The Sexual reproduction in a flowering plant consists of two main phases: Pollination and Fertilization.  

Pollination:

Insect pollination:

For fertilization to occur, the male gamete within the pollen grain should reach the female gamete within the ovule. The transfer of pollen from anthers to the stigma is termed as pollination. Insects can take pollen. Insects like bees are fascinated to a flower by the scent and color of the petals. The bee grounds on the flower and nourishes on the nectar. Pollen from the anther is transported to the bee's back. The bee flies to the other flower of the same kind, again fascinated by the color and scent. While nourishing on the second flower the stigma gathers the pollen from the bee's back.

Wind pollination:

Pollen can as well be transferred from anther to the stigma by the wind. In a wind pollinated flower the stamen discharges light grains of pollen which are taken up by the wind. The feathery stigmas of the flowers trap the pollen grains as they float by. Simply pollen from the similar kind of flower can grow on the stigma. Grasses are an illustration of plants which based on the wind for pollination.

Fertilization:

Fertilization occurs after pollination. The male nucleus within the tube fuses with the female nucleus in the ovule to build up a zygote. A tube grows out of the pollen grain on the stigma and down via the style to the ovary. The male gamete is contained within the pollen tube. As it goes through the wall of the ovary the tube grows to the ovule. The tube enters the ovule via a tiny hole termed as the microphyle. The male nucleus within the tube fuses with the female nucleus in the ovule to form a zygote. This is fertilization and outcomes in the formation of the zygote.

After fertilization the fertilized ovule grows into the seed. As the petals and stamens shrivel and die the ovary wall develops the fruit. Plants generate two distinct types of fruit, fleshy and dry.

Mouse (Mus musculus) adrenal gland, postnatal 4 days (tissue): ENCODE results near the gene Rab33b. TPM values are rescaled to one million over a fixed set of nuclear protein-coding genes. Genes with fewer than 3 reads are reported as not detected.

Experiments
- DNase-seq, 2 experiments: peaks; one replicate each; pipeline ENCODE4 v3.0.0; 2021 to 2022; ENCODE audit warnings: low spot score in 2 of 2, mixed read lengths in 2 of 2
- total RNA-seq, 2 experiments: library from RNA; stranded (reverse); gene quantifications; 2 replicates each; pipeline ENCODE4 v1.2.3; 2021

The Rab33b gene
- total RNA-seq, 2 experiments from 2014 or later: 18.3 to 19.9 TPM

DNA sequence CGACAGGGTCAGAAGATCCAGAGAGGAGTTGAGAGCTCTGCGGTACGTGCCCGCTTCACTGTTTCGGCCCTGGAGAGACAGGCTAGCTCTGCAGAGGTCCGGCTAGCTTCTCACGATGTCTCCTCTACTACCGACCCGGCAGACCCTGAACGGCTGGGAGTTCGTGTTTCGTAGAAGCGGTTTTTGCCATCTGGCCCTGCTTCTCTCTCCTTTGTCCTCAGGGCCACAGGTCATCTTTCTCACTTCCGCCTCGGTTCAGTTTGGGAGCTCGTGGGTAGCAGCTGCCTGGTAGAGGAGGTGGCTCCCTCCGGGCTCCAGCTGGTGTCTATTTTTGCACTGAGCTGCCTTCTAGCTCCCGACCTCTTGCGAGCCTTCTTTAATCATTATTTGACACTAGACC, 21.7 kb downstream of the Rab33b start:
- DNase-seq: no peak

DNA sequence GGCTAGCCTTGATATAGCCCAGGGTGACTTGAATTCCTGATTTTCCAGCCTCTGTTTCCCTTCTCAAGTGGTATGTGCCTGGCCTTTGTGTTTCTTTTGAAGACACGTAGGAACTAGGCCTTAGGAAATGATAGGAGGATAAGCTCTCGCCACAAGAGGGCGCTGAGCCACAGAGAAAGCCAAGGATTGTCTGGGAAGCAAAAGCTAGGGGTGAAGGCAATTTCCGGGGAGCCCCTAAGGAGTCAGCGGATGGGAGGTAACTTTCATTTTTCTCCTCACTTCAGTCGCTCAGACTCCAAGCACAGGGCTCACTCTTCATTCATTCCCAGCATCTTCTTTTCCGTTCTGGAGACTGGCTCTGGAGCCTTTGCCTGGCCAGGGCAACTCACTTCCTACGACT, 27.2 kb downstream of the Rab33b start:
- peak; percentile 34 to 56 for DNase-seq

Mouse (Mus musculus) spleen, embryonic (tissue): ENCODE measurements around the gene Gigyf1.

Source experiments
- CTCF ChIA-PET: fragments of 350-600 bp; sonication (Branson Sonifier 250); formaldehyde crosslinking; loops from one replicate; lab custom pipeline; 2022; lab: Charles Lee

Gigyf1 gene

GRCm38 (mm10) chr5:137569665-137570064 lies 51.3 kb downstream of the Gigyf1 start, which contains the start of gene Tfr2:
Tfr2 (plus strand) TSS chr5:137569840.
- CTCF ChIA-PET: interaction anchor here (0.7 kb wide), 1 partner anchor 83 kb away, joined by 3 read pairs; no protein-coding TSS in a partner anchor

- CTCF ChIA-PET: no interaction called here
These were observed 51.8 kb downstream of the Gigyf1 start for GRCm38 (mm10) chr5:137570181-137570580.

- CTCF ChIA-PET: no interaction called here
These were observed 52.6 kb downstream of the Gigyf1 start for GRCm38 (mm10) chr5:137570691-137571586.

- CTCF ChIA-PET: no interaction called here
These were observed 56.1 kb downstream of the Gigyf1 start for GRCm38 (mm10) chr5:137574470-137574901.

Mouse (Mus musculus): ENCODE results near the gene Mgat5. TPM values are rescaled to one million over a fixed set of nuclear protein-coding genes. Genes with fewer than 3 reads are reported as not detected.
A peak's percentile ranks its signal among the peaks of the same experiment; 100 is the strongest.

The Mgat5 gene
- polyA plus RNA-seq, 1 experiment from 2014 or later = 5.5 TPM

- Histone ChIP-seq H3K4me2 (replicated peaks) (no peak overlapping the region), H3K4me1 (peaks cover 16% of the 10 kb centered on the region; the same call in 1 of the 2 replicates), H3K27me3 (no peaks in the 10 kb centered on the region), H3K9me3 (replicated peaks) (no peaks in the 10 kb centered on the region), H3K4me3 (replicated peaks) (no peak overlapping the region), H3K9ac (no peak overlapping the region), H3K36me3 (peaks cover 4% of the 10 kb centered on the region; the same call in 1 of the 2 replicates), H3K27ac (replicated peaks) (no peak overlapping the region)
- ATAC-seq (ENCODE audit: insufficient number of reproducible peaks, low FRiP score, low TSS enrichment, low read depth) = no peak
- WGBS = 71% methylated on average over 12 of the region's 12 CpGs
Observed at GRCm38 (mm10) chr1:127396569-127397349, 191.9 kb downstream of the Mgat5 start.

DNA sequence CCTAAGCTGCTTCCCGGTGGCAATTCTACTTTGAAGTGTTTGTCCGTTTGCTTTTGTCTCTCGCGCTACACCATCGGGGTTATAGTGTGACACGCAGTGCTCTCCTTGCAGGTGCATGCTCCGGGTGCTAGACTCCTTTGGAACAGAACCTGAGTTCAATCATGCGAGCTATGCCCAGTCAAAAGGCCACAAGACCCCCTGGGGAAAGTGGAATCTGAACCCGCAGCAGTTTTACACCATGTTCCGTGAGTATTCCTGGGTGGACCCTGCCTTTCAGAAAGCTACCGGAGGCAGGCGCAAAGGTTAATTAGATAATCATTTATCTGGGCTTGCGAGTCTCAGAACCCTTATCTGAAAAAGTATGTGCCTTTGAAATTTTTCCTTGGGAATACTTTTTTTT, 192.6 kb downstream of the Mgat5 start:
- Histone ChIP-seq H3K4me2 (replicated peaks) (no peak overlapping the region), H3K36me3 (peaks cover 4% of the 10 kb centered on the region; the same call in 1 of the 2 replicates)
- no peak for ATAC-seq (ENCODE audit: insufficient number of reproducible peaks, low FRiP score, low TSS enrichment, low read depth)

Germination:

Germination is stated as the procedure which comprises the gradual growth of the embryo of the seed into a seedling or a young plant. In another words germination is the sequence of changes through which an embryo in a seed grows into a seedling.

The embryo of grown seeds generally passes through a period of rest termed as dormancy.  Throughout this period, there is much little cell activity. The seeds can stay in this condition as long as they are dry and the condition for germination is not favorable. If conditions become favorable, the seeds experience various changes to build up into seedlings.

Type of Germination:

There are mainly two kinds of germination. These are epigeal and hypogeal germination.

Epigeal germination:

Epigeal germination is stated as the kind of germination in which the cotyledons or seed leaves are taken above the soil surface. Epigeal germination is related with dicotyledonous plants, example: germination of cowpea, ground-nut, melon, mango and so on.

Hypogeal germination:

Hypogeal germination is stated as the kind of germination in which the cotyledons, seed leaves or endosperm stay beneath the soil surface. Hypogeal germination is related with monocotyledonous plants, example: germination of maize, guinea corn, oil palm, millet, wheat and so on.